• Image Credit: Drew Phillips
  • Image Credit: Drew Phillips
  • Image Credit: Drew Phillips
  • Image Credit: Drew Phillips
  • Image Credit: Drew Phillips
  • Image Credit: Drew Phillips
  • Image Credit: Drew Phillips
  • Image Credit: Drew Phillips
  • Image Credit: Drew Phillips
  • Image Credit: Drew Phillips
  • Image Credit: Drew Phillips
  • Image Credit: Drew Phillips
  • Image Credit: Drew Phillips
Aston Martin is working on something called Aeroblade, and the company recently filed a trademark application for the name. According to AutoGuide, the paperwork suggests the name could be used for a component, not for a model designation. The word indicates some kind of aerodynamic element, potentially in the form of an adaptive wing like those seen on the McLaren 650S, Bugatti Veyron, and so many Porsches over the years. Deployable spoilers allow a sports car to keep the airflow clean and undisturbed in some conditions and generate extra downforce under others.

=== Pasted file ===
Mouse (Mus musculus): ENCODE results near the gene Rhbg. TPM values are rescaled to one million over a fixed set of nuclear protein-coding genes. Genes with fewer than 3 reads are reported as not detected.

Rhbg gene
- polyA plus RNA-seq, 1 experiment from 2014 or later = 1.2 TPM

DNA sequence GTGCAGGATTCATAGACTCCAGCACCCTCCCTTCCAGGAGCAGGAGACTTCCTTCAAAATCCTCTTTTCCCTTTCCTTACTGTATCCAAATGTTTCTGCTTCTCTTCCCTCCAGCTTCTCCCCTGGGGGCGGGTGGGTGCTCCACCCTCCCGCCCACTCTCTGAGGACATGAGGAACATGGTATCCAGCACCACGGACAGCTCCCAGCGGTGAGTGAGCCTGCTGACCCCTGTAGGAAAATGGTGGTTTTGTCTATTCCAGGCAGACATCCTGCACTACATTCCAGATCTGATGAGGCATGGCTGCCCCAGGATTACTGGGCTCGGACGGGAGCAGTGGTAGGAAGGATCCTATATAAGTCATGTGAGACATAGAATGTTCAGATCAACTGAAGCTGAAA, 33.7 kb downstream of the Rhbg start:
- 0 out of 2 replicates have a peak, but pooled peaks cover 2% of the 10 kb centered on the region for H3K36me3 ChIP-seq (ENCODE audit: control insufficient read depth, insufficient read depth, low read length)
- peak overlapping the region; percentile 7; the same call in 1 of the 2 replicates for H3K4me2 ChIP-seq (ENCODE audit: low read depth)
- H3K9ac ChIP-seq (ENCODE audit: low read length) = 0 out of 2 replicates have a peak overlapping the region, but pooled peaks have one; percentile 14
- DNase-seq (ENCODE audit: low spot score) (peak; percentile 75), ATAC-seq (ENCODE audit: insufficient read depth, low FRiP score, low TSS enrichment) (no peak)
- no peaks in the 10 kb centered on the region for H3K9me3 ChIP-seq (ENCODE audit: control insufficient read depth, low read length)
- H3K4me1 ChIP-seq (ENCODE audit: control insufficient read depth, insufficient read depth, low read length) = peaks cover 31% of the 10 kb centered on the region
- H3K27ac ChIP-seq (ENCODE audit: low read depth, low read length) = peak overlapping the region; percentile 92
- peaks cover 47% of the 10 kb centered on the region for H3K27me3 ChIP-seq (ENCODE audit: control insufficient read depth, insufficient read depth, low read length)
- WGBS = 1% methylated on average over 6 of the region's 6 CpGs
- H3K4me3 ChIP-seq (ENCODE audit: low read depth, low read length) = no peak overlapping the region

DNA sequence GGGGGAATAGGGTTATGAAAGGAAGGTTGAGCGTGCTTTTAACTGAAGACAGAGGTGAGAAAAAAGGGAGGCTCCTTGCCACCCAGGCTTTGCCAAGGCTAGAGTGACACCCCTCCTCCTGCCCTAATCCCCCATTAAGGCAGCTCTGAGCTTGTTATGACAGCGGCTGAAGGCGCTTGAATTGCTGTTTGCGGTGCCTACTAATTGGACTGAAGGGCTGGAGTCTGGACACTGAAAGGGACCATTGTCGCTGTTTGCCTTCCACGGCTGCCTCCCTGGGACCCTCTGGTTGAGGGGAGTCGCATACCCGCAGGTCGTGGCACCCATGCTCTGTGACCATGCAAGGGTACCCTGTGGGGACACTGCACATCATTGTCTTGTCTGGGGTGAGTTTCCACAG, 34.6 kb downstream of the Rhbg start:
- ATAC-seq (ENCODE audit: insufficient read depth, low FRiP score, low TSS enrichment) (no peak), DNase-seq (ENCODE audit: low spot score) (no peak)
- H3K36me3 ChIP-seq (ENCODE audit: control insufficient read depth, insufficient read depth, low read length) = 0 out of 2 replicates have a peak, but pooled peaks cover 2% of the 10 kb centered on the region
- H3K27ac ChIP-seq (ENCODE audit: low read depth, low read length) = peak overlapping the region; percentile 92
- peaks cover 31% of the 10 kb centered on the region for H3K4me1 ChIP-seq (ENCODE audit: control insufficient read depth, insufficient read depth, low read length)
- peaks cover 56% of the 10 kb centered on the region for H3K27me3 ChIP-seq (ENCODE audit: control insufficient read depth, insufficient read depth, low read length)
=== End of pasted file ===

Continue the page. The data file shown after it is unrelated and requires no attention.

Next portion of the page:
The use of the Aeroblade name for a component makes more sense than an actual model name. Aston typically starts its nameplates either with the letter V (as in Vanquish or the Vulcan pictured above) or DB (as in the current DB9 or forthcoming DB11). It has been known to make exceptions – like in the case of the Rapide four-door coupe or Cygnet city car – so we could be in for a surprise.

The British manufacturer of luxury vehicles is working on a new generation of models to replace its current lineup. That includes a new platform to replace the aging VH architecture and a new engine under development with Mercedes-AMG. It's also working on bringing its first crossover to production, as previewed by the DBX concept at the Geneva Motor Show.

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